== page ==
One final note on the devastating impact of traditional cotton farming before we have you in tears and you leave before getting to the exciting part of the article. FORCED LABOUR!. Can you believe that in the year 2019 slavery still exists!? It is especially prevalent in Turkmenistan, where farms supply cotton for numerous high street brands. To make matters worse, children make up a proportion of the labour force in these areas. We could talk at length about the other devastating stories that emerge from factories in Asia who work for the fast fashion brands that dominate our high streets, but we’ll save that for another day. Getting back to the point here though, using organic cotton negates the need for forced labour by paying farmers a fair wage and making working conditions as safe as possible.
We pride ourselves on being as transparent and environmentally-friendly as possible. A great deal of research goes into the materials and methods used to create these beautiful products. Given that cotton forms the basis of almost every garment we design, it seems fitting to start with the right foundation. The farming of organic cotton requires close to 90% less water as it is 80% rain-fed. Our cotton factory in India goes the extra mile too, by using renewable energy to produce the cotton in our garments. Each worker in the factory is paid the living wage, signs a legally binding contract, works in a healthy and safe environment for a fair number of hours, and is free to join a union.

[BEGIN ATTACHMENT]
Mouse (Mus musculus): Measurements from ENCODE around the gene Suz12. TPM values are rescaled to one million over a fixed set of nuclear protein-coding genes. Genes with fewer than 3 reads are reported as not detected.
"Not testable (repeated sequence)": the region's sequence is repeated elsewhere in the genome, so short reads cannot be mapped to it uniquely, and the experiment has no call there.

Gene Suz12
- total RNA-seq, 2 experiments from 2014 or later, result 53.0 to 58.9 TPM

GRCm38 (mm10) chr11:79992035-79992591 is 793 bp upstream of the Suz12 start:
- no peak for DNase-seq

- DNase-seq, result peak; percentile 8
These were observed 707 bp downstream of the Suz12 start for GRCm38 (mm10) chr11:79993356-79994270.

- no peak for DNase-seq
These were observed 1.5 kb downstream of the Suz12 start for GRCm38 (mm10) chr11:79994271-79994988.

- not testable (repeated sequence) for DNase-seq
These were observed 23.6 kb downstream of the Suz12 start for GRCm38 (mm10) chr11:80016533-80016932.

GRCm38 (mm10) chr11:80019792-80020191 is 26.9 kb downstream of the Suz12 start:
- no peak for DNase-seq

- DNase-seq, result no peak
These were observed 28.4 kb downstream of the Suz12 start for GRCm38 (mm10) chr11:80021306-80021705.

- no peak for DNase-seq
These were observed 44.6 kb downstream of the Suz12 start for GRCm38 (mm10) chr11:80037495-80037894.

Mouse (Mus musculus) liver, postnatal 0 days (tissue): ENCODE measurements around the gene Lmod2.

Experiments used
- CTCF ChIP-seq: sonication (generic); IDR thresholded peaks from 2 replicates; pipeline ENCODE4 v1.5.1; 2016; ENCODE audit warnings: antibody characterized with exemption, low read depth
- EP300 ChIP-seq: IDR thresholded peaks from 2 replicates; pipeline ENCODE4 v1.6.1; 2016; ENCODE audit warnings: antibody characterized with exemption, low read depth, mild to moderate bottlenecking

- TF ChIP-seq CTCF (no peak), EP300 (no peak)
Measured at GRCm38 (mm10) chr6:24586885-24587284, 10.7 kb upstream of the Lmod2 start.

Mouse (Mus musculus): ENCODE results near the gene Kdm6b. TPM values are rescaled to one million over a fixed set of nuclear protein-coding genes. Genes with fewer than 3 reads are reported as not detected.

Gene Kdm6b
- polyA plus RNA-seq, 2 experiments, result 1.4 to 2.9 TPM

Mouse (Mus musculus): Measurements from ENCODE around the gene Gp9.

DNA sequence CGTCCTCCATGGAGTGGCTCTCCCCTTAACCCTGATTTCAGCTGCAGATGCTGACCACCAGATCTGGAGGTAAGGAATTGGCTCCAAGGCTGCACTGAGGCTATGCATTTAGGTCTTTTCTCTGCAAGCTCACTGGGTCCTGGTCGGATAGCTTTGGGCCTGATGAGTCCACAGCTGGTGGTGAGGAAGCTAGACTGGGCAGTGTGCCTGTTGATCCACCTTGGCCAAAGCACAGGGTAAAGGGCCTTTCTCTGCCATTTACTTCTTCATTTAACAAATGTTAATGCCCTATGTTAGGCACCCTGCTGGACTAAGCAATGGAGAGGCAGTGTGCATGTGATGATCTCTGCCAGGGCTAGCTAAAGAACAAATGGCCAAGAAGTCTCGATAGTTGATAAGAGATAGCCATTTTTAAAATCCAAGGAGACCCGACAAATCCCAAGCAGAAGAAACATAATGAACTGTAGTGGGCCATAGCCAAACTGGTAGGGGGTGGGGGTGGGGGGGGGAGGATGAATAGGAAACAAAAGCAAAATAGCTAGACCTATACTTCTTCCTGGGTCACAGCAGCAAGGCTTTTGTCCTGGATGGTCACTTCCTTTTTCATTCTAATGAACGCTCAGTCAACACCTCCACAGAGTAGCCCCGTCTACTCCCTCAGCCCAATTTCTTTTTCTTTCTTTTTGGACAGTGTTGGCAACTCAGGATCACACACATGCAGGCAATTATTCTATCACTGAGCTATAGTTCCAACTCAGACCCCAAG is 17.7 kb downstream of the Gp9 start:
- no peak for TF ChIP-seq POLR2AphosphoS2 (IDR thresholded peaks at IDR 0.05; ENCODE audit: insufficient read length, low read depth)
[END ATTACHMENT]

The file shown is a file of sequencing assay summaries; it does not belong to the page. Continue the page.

So, the rant about cotton farming is over (for now). Let’s move onto the next chapter of this magical mystery graphic t-shirt tour. We’ve got an inkling that you’ll like this one (haha very punny!).
We told you that our attention to detail knows no bounds and we weren’t kidding. We exclusively use water-based inks for our screen prints. The screen printing method itself is durable, gives the colours a rich texture and highlights the details of our designs. Water-based inks sit deeper within the fabric and provide greater definition than their arch nemesis, plastisol inks. Most plastisol inks contain plasticisers and harmful cleaning products are required for the screens once they are used. To add to this, they leave a horrible layer on top of the garment rather than seeping into the fabric. This layer is prone to cracking, so not only are plastisol inks harmful but they don’t last as long.